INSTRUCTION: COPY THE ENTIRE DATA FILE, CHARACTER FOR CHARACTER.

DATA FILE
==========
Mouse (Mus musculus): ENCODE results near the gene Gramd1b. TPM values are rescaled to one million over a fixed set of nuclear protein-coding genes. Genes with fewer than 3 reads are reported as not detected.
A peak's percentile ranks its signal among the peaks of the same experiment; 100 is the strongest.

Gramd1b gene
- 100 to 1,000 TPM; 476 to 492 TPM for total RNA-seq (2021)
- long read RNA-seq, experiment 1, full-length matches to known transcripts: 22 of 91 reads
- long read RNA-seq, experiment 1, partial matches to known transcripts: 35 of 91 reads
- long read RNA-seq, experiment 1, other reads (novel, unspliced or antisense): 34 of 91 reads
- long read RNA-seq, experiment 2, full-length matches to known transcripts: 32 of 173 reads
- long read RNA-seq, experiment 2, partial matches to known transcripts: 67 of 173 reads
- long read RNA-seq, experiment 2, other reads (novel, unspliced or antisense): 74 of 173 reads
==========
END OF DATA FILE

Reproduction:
Mouse (Mus musculus): ENCODE results near the gene Gramd1b. TPM values are rescaled to one million over a fixed set of nuclear protein-coding genes. Genes with fewer than 3 reads are reported as not detected.
A peak's percentile ranks its signal among the peaks of the same experiment; 100 is the strongest.

Gramd1b gene
- 100 to 1,000 TPM; 476 to 492 TPM for total RNA-seq (2021)
- long read RNA-seq, experiment 1, full-length matches to known transcripts: 22 of 91 reads
- long read RNA-seq, experiment 1, partial matches to known transcripts: 35 of 91 reads
- long read RNA-seq, experiment 1, other reads (novel, unspliced or antisense): 34 of 91 reads
- long read RNA-seq, experiment 2, full-length matches to known transcripts: 32 of 173 reads
- long read RNA-seq, experiment 2, partial matches to known transcripts: 67 of 173 reads
- long read RNA-seq, experiment 2, other reads (novel, unspliced or antisense): 74 of 173 reads